About Careers MedBlog Contact us

Breast Cancer Survivors May Benefit From Mindfulness-Based Meditation

by VR Sreeraman on December 31, 2011 at 8:13 PM
Font : A-A+

 Breast Cancer Survivors May Benefit From Mindfulness-Based Meditation

A new study has revealed that breast cancer survivors can improve their emotional and physical well-being with the help of mindfulness-based meditation.

Yaowarat Matchim, a former nursing doctoral student; Jane Armer, professor of nursing and Bob Stewart, professor emeritus of education and adjunct faculty in nursing, found that breast cancer survivors' health improved after they learned Mindfulness-Based Stress Reduction (MBSR), a type of mindfulness training that incorporates meditation, yoga and physical awareness.


"MBSR is another tool to enhance the lives of breast cancer survivors," Armer said.

"Patients often are given a variety of options to reduce stress, but they should choose what works for them according to their lifestyles and belief systems."

The MBSR program consists of group sessions throughout a period of eight to ten weeks. During the sessions, participants practice meditation skills, discuss how bodies respond to stress and learn coping techniques.

The researchers found that survivors who learned MBSR lowered their blood pressure, heart rate and respiratory rate. In addition, participants' mood improved, and their level of mindfulness increased after taking the class. Armer says, for best results, participants should continue MBSR after the class ends to maintain the positive effects.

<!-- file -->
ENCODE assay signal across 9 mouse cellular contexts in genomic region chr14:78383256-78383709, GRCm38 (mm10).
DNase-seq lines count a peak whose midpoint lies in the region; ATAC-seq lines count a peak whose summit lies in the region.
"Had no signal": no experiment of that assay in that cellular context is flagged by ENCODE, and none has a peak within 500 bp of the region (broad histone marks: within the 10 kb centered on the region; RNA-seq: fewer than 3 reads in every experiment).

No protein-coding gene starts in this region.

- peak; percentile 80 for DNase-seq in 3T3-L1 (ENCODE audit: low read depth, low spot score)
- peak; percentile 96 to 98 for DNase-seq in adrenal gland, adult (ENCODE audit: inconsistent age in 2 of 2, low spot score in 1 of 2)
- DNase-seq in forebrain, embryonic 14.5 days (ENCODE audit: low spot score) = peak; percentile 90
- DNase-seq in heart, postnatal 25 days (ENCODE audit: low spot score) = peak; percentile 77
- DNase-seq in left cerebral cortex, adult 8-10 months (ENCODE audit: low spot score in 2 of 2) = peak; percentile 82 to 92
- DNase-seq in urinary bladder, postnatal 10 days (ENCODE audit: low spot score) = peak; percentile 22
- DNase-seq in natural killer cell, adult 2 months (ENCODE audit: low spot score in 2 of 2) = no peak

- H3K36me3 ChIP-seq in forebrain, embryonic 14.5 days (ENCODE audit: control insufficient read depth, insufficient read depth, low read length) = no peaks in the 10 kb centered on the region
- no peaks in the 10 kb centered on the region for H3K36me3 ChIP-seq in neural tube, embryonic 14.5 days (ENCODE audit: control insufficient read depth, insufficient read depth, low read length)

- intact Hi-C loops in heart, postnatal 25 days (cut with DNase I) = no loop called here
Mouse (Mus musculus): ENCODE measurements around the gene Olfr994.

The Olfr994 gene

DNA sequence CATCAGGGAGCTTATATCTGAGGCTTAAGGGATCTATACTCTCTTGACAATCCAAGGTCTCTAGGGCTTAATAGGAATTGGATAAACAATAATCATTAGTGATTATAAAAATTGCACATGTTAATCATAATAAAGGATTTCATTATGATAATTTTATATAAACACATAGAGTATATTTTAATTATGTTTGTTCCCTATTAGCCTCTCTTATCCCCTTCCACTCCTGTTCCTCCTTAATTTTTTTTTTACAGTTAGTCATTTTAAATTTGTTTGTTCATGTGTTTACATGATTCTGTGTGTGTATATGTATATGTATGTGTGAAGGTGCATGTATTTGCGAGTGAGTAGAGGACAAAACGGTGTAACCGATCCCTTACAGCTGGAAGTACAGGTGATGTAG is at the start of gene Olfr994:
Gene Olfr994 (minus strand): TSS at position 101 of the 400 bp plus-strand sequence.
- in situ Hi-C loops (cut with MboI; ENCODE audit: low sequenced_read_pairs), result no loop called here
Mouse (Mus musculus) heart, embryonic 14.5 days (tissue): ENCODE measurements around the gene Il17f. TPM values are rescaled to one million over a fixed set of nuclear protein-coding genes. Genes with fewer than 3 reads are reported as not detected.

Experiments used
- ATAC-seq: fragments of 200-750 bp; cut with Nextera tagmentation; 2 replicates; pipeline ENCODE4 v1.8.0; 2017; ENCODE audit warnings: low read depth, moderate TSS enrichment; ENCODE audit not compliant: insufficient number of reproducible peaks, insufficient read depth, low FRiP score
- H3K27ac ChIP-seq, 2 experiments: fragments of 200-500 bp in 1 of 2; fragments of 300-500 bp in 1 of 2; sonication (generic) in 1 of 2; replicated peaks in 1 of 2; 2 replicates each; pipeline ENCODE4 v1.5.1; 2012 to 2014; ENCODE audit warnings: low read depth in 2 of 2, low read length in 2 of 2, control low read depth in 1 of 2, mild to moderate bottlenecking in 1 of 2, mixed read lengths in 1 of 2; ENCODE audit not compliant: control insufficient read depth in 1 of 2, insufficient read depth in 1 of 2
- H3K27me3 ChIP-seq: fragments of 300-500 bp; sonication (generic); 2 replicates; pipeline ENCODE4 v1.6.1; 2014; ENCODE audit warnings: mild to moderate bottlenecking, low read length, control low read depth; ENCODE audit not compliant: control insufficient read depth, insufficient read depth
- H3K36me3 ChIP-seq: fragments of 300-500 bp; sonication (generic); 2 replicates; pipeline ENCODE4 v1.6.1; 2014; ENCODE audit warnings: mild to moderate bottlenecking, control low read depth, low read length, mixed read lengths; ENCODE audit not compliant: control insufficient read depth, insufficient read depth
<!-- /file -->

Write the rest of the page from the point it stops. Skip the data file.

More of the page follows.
"Mindfulness-based meditation, ideally, should be practiced every day or at least on a routine schedule," Armer said. "MBSR teaches patients new ways of thinking that will give them short- and long-term benefits."

Armer says the non-pharmaceutical approach works best as a complement to other treatment options such as chemotherapy, radiation and surgery.

"Post diagnosis, breast cancer patients often feel like they have no control over their lives," Armer said.

"Knowing that they can control something-such as meditation-and that it will improve their health, gives them hope that life will be normal again."

The study has been published in the Western Journal of Nursing Research.

Source: ANI

Recommended Reading

This site uses cookies to deliver our services.By using our site, you acknowledge that you have read and understand our Cookie Policy, Privacy Policy, and our Terms of Use  Ok, Got it. Close

Breast Cancer Survivors May Benefit From Mindfulness-Based Meditation Personalised Printable Document (PDF)

Please complete this form and we'll send you a personalised information that is requested

You may use this for your own reference or forward it to your friends.

Please use the information prudently. If you are not a medical doctor please remember to consult your healthcare provider as this information is not a substitute for professional advice.

Name *

Email Address *

Country *

Areas of Interests